There's been quite a bit of consternation over the initial prices that carriers are charging for the HTC Touch Pro 2. Officially, Sprint and T-Mobile are on the high end, at $349, and Verizon's undercutting them at $199. That's all with the usual rebates and contracts, of course and it's a bit moot because we all know it's fairly easy to sweet talk a rep into getting you a lower price.

And that's the whole game of subsidizing phones — they want to lock you into that much more lucrative two-year contract, where the data rates and voice charges really start to make money. (And don't even get us started on text messages.)

After the break, we take a look at ballpark total two-year costs for the T-Mobile, Sprint and Verizon Touch Pro 2. (AT&T, as we all know too well, is still MIA on the Touch Pro 2, save for a leaked pic and a possible FCC listing.)

Before we dive into the numbers, a couple of caveats: These numbers are baseline, at best. We went with the cheapest voice plans, opted for unlimited data because, well, who wants to count MBs, and took basic texts. Your needs may vary. And these numbers don't include the various taxes and fees we're all blessed with, or any deals with the devil you might have struck.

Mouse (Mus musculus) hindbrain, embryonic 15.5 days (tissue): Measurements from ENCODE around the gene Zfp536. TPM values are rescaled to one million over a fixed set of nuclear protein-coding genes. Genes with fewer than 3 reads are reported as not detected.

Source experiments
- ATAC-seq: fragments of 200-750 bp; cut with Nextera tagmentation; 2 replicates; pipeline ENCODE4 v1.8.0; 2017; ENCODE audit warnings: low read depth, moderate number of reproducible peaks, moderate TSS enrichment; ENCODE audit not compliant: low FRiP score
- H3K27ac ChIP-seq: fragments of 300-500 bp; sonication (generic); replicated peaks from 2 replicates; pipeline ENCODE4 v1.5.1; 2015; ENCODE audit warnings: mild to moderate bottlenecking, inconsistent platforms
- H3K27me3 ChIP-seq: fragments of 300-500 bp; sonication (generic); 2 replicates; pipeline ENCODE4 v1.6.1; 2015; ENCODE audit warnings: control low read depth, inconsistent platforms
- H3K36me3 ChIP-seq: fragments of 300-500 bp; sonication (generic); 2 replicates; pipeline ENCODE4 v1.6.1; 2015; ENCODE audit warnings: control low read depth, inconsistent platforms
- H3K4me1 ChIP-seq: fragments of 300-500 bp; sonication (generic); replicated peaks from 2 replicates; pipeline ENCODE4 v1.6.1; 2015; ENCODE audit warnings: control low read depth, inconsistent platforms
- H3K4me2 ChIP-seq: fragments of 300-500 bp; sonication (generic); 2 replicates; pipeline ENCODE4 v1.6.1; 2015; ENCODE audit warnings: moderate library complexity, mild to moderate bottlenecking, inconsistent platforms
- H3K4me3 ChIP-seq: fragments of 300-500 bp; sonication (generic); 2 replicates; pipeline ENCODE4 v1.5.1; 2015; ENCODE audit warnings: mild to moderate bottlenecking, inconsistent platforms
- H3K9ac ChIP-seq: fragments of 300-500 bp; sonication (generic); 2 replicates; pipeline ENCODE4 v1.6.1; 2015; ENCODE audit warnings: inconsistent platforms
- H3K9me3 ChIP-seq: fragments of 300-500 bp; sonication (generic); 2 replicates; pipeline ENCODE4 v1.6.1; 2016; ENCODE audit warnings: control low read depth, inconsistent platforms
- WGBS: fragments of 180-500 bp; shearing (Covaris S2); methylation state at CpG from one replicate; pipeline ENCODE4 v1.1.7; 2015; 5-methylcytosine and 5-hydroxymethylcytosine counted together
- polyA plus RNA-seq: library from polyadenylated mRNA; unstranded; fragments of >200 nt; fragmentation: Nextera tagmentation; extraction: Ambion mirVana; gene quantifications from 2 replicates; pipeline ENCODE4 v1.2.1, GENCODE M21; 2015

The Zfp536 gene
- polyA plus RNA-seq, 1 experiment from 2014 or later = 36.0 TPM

Phone's discounted price  $349.99  $349.99  $199.99
Voice plan (basic) $29.99  $69.99* $39.99
-- Number of minutes 300 450* 450
Data plan price (unlimited)  $24.99  Included  $29.99
Text messages  Included  Included  $5
-- Number of texts  Unlimited  Unlimited  250
Total cost over 2 years  $1,669.51  $2,029.75  $1,999.51

* - Sprint's new Any Mobile, Anytime plan, which lets you call any cell phone on any carrier for free; calls to landlines use minutes.

So the proof is in the pudding, boys and girls, and it's nothing we didn't already know. Verizon may get a bit of "Wow, they're selling that phone cheaper than the other guys." But they make up for it on the back end.

But price isn't everything. Verizon certainly has what many believe to be the best data network out there. Sprint is making huge strides with its plans. And T-Mobile remains the most economical, albeit with the smallest (and newest) 3G network. But as we love to repeat over and over, you should choose your carrier first, then the phone. If service is lousy where you live, having the newest phone won't matter at all.

We'll revisit this again if and when AT&T decides to come to the party. In the meantime, let us know on which carrier you plan to rock the Touch Pro 2.

Update: Our acronym-hungry pal John in the comments points out that T-Mo offers up unlimited messaging. We've updated our numbers, lowering the total T-Mo cost to less than $3,000. And Lakers16 notes that the Verizon data plan can be had for $29.99, so we've updated that total as well.

Hey, you guys should be the experts on the plans. See any other ways we can shave off some more cash? Let us know!

Update 2: OK, rule No. 1 about journalism is that journalists don't do math. Crazy, I know, but it's one of those things, as witnessed above. So, after shaking off whatever fog we were covered in, we're readjusting these numbers to reflect that there are, in fact, 12 months in a year, not 24. Now, how many hours are there in a day? (Sigh.)